Having Ariola and Sonopress improved the Club's negotiating position with the major record labels. Ariola landed its first No. 1 hit "Am Tag als der Regen kam" with the singer Dalida just one year after its establishment. From a technology point of view, Sonopress was one of Europe’s most state-of-the-art record-pressing plants. The music industry was impressed. In 1959, after long negotiations, a license agreement was finally concluded with Deutsche Grammophon – the largest German record company at the time. The other major record labels also began to see the Club, which was aimed at the “mainstream” market, more as partner than competitor. With the founding of Europaring in 1961, Bertelsmann established another book and music club, which extended its business activities to the entire German-speaking region. The Club business expanded. Takeovers of the Ring der Musikfreunde and the Stuttgart-based companies Europäische Bildungsgemeinschaft and Europäischer Buch- und Phonoklub followed. The latter was Germany’s oldest record club and had an important repertoire of classical music productions, which it distributed under its own Opera label. The Ring der Musikfreunde was owned by the Cologne record company P. P. Kelen, which whom there had already been a collaboration during the founding phase of the Schallplattenring. This club also owned numerous rights to classical productions, which it released in Germany under its Orbis and Parnass labels. The repertoire of both clubs was integrated into the classical label Eurodisc founded by Bertelsmann in late 1962, while the repertoire of Orbis and Parnass remained with the Club. The handed-down inventories of both clubs were transferred into the “Vinyl Collection” and tagged accordingly. The release year of numerous records has been reconstructed in many cases using these clubs’ historic catalogs.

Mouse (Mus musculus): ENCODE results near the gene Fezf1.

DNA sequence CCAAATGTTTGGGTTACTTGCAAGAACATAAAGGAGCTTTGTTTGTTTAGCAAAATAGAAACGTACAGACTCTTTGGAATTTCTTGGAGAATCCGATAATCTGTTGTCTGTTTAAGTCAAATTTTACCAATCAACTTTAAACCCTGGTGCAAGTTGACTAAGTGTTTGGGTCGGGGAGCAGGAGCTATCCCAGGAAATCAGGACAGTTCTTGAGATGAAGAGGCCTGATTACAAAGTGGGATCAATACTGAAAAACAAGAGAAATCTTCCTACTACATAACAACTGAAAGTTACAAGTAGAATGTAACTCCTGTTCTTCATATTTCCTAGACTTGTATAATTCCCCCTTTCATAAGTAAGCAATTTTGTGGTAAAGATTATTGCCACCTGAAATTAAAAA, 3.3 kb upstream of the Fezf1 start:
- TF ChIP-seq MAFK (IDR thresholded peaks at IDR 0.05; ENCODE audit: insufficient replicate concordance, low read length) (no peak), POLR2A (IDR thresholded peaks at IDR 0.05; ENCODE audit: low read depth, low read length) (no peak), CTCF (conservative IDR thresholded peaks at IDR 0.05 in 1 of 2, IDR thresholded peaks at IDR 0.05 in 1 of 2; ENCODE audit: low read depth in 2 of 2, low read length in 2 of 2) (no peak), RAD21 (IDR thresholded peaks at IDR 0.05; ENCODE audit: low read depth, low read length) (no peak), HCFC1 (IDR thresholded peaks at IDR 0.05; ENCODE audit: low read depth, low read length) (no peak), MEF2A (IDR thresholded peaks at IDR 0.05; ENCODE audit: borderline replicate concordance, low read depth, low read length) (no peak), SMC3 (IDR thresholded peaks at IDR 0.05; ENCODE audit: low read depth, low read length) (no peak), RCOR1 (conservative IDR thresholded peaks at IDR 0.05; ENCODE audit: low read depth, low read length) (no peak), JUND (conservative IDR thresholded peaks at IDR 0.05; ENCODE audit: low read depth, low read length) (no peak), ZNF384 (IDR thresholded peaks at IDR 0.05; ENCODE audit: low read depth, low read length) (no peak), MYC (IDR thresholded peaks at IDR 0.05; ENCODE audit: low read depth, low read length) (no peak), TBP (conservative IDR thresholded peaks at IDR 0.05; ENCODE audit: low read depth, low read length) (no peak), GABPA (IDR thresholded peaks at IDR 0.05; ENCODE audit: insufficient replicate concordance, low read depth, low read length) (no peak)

In 1964, the founding of Ariola-Eurodisc GmbH led to a structural realignment of Bertelsmann's music business, which also had an impact on the Clubs. In the course of this realignment, the record company relocated its music production from Gütersloh to Munich, whereby the rather close ties between Club and Ariola were now to some extent relaxed. This decision resulted from the fact that the Schallplattenring had now solved its repertoire problem through licensing agreements with the leading record companies. Meanwhile, at its new location Ariola finally found the conditions that would enable it to grow in the music market in future. An old Ariola collection from its “Gütersloh” era is the last of the above-mentioned groups to have been incorporated into the “Vinyl Collection” with the corresponding tags.